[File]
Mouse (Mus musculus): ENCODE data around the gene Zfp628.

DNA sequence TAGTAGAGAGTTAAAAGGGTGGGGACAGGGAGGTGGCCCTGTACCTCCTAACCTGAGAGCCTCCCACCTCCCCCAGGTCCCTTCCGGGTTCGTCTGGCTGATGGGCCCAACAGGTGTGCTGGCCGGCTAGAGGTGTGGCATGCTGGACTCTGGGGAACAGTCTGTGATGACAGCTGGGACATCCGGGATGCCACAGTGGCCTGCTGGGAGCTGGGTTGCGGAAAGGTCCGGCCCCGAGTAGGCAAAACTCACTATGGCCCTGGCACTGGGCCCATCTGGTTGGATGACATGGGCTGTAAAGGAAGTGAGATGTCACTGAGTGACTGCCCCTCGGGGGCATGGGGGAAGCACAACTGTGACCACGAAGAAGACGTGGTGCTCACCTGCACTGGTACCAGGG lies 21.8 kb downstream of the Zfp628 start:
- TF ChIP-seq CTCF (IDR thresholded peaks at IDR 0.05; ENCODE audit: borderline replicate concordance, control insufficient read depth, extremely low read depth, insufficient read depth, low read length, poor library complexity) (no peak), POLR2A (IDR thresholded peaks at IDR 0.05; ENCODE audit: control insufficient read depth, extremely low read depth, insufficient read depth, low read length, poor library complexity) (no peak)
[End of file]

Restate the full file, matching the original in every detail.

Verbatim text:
Mouse (Mus musculus): ENCODE data around the gene Zfp628.

DNA sequence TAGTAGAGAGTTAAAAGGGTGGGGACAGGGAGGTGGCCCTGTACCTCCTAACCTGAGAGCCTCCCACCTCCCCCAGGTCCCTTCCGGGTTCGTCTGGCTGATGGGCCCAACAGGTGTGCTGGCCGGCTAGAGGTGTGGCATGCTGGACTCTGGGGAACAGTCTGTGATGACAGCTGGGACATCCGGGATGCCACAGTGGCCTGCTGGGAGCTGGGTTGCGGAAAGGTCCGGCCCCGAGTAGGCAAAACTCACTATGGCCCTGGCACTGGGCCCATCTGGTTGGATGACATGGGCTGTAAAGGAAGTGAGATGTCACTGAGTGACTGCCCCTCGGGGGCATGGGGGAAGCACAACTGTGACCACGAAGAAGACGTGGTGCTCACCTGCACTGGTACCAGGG lies 21.8 kb downstream of the Zfp628 start:
- TF ChIP-seq CTCF (IDR thresholded peaks at IDR 0.05; ENCODE audit: borderline replicate concordance, control insufficient read depth, extremely low read depth, insufficient read depth, low read length, poor library complexity) (no peak), POLR2A (IDR thresholded peaks at IDR 0.05; ENCODE audit: control insufficient read depth, extremely low read depth, insufficient read depth, low read length, poor library complexity) (no peak)